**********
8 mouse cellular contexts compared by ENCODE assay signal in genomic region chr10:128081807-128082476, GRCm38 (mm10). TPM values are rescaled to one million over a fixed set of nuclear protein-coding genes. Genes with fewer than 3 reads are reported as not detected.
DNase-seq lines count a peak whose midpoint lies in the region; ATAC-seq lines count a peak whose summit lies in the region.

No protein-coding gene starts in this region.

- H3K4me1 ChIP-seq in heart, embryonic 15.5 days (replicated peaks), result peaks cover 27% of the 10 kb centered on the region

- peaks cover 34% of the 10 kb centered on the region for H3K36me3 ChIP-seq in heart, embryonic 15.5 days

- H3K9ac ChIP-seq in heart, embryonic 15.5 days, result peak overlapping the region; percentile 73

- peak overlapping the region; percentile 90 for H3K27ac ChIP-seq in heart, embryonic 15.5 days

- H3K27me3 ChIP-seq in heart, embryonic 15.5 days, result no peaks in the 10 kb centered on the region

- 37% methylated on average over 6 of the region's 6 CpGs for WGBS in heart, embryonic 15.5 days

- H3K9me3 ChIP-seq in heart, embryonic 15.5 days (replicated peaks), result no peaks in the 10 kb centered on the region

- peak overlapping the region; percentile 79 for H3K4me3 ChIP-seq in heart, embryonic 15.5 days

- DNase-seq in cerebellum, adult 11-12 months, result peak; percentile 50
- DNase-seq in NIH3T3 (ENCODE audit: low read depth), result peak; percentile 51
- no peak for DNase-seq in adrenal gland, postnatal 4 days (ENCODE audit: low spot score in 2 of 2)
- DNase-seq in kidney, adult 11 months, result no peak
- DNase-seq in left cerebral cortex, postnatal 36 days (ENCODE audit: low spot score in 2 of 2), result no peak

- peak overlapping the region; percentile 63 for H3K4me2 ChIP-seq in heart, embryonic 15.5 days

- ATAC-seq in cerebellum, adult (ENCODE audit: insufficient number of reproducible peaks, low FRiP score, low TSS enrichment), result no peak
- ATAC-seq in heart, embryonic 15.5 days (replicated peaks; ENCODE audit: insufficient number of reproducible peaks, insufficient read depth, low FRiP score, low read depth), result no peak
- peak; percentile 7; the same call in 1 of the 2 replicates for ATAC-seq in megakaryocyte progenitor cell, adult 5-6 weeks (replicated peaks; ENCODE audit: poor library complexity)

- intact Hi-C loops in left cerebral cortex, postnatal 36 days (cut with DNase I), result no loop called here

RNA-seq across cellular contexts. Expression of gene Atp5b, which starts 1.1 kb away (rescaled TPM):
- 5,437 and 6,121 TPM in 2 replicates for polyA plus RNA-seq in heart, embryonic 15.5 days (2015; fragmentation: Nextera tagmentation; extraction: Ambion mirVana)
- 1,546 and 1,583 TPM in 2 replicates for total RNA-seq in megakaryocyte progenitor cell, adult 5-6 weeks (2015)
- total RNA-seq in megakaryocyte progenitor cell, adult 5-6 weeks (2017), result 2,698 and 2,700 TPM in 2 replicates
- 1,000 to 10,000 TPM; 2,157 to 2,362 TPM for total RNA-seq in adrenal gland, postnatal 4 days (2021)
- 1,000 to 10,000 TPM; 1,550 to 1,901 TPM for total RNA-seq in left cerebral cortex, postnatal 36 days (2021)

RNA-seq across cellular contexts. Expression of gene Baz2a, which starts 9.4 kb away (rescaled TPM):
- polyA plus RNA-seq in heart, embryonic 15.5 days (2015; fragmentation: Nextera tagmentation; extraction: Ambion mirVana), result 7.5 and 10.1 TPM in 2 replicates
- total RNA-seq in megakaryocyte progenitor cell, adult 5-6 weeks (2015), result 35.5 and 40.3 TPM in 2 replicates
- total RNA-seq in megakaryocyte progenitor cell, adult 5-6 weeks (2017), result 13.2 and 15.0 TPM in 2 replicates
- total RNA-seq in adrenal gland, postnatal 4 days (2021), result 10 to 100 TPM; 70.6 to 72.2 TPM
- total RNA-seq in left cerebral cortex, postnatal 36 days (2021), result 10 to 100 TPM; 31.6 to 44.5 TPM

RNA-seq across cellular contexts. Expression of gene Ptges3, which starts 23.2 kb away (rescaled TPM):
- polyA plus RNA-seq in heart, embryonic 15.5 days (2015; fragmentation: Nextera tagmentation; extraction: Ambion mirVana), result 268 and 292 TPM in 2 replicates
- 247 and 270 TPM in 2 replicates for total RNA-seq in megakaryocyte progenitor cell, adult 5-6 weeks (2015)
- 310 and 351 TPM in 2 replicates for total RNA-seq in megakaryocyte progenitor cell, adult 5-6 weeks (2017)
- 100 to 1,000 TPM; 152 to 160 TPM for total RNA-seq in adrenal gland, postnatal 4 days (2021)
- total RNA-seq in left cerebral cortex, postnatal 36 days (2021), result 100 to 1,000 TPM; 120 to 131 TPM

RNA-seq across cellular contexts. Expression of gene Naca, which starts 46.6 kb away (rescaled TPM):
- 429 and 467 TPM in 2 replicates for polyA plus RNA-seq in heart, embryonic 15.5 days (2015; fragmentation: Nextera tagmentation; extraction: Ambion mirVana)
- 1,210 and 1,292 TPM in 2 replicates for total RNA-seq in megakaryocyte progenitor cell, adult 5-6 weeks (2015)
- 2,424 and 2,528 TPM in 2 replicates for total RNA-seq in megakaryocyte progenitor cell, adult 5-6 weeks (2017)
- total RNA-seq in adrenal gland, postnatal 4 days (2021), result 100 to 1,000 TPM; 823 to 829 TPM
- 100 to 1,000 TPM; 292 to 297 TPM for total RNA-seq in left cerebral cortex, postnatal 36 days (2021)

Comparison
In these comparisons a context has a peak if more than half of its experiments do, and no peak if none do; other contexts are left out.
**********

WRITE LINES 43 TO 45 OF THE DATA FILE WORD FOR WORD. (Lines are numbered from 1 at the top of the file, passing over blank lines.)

- 2,424 and 2,528 TPM in 2 replicates for total RNA-seq in megakaryocyte progenitor cell, adult 5-6 weeks (2017)
- total RNA-seq in adrenal gland, postnatal 4 days (2021), result 100 to 1,000 TPM; 823 to 829 TPM
- 100 to 1,000 TPM; 292 to 297 TPM for total RNA-seq in left cerebral cortex, postnatal 36 days (2021)